Baird's television apparatus, 1926.
© Science Museum / Science & Society Picture Library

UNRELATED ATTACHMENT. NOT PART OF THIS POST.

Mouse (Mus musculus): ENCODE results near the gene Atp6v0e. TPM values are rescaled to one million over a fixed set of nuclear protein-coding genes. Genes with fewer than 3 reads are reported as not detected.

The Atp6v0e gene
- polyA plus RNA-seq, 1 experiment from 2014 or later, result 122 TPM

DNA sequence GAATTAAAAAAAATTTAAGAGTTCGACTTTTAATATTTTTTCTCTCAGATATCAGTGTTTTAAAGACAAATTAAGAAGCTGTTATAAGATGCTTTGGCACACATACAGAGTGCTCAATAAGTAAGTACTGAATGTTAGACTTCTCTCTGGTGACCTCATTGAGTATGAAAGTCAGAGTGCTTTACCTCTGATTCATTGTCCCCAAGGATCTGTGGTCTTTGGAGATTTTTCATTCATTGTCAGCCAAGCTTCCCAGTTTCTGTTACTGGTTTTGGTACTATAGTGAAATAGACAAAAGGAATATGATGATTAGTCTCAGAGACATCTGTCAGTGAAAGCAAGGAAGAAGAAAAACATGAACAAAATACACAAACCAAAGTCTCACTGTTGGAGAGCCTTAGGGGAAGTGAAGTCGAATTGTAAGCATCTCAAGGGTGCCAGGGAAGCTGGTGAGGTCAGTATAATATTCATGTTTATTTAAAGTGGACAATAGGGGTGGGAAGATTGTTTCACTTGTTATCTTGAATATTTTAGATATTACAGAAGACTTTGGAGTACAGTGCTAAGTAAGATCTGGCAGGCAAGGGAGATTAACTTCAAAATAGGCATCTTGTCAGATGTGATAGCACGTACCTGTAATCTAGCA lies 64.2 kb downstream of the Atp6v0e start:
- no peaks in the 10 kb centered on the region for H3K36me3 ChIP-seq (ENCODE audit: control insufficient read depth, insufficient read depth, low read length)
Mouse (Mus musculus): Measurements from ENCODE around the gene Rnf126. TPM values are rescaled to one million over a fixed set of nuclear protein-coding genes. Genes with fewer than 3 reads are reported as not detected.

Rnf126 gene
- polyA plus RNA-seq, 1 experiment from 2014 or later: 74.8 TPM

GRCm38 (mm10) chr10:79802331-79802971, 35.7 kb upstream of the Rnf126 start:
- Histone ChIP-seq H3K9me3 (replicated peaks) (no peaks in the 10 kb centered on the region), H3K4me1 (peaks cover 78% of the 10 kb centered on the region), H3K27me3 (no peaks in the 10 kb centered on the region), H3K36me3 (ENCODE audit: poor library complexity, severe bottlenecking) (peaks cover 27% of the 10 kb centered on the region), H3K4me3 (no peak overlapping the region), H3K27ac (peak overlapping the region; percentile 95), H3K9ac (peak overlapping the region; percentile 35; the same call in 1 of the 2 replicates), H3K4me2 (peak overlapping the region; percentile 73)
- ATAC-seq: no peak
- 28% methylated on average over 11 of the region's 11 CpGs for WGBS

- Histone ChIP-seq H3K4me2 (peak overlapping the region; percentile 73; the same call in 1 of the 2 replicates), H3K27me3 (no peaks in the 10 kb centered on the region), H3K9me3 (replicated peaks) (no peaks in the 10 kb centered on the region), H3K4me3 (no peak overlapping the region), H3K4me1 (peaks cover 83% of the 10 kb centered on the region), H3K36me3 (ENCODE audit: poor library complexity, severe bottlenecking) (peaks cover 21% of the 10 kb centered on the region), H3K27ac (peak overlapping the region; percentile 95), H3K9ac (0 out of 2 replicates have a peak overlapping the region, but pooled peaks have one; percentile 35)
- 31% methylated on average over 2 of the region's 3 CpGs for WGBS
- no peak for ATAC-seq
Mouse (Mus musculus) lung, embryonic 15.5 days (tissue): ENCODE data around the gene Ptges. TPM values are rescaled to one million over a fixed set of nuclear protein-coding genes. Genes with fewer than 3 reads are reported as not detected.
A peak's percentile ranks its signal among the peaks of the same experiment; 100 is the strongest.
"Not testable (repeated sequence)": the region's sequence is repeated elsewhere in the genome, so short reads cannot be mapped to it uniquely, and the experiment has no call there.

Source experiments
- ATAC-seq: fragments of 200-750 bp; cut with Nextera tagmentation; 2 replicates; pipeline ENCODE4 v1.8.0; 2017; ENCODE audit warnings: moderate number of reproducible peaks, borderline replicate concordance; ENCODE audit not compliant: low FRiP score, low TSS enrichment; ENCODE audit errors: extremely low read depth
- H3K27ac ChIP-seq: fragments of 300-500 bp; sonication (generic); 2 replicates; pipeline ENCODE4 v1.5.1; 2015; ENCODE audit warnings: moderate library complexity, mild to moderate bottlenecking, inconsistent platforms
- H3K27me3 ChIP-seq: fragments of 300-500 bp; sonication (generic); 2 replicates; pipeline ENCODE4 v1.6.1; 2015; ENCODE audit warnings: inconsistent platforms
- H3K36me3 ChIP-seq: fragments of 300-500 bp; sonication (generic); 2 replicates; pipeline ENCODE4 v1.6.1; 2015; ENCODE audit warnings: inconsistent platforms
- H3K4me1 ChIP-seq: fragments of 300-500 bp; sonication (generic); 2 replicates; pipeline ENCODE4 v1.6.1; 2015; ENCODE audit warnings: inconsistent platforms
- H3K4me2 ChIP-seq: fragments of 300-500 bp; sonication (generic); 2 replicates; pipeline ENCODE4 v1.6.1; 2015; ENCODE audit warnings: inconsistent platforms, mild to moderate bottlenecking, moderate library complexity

John Logie Baird's (1888-1946) mechanical television apparatus was basic but effective. He fitted 30 lenses in a spiral on a cardboard disc cut from a hat box and attached a darning needle as a spindle. This was connected to a motor mounted on an old tea chest which turned the disc. As the disc rotated, each of the lenses scanned a different part of the subject and reflected light, via a charged photo-sensitive cell, to a receiver. This idea was first suggested by the German physicist Paul Nipkow (1860-1940) in 1884 but he did not have the technology to fully realise its potential. During 1929-1935, the BBC transmitted experimental television using Baird's system, and a year later the world's first regular high definition television service began.